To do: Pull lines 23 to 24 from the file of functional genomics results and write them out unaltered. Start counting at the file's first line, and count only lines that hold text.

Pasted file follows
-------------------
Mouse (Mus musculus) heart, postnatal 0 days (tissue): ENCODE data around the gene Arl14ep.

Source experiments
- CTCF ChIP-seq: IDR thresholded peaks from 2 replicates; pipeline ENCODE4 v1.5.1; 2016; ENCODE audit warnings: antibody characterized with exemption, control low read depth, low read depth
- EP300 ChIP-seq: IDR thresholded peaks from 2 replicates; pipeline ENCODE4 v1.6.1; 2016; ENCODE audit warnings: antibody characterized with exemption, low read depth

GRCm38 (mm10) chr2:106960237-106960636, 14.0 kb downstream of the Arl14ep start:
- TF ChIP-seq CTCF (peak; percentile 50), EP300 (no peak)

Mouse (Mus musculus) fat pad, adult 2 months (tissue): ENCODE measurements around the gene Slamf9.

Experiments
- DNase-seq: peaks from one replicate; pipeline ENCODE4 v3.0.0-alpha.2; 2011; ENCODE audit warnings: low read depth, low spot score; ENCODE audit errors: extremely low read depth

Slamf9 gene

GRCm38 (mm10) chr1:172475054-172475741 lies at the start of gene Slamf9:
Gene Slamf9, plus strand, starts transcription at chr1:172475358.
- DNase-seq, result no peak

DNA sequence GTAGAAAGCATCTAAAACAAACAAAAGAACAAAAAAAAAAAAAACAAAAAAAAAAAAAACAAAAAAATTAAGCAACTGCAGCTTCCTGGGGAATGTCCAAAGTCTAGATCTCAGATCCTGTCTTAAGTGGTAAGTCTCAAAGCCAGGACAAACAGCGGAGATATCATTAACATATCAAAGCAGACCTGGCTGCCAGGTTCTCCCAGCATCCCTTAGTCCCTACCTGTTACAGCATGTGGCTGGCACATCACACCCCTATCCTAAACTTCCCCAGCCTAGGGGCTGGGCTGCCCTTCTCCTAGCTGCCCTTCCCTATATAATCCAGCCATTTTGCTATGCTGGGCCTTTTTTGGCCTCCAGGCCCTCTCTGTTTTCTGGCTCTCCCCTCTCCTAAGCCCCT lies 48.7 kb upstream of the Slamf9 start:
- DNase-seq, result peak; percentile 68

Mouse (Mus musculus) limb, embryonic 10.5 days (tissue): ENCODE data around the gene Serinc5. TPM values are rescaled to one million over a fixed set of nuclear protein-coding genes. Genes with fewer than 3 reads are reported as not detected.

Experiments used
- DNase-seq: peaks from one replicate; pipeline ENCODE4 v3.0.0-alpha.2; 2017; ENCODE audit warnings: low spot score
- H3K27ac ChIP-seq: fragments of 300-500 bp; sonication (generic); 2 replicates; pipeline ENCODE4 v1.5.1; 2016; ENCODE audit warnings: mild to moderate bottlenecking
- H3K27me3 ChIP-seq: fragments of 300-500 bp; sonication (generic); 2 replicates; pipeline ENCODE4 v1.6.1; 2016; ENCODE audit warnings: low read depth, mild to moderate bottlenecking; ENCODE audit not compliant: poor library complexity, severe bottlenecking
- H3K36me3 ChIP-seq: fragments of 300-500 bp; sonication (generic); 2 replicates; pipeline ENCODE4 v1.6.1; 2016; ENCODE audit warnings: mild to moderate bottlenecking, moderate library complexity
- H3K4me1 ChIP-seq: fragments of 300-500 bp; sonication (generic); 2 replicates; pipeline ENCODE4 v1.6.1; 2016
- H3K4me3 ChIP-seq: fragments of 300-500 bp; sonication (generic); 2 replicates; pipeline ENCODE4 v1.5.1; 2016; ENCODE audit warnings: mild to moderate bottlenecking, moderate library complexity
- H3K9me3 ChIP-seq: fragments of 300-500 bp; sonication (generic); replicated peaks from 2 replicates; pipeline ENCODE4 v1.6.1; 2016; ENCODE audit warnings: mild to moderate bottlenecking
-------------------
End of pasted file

- H3K4me3 ChIP-seq: fragments of 300-500 bp; sonication (generic); 2 replicates; pipeline ENCODE4 v1.5.1; 2016; ENCODE audit warnings: mild to moderate bottlenecking, moderate library complexity
- H3K9me3 ChIP-seq: fragments of 300-500 bp; sonication (generic); replicated peaks from 2 replicates; pipeline ENCODE4 v1.6.1; 2016; ENCODE audit warnings: mild to moderate bottlenecking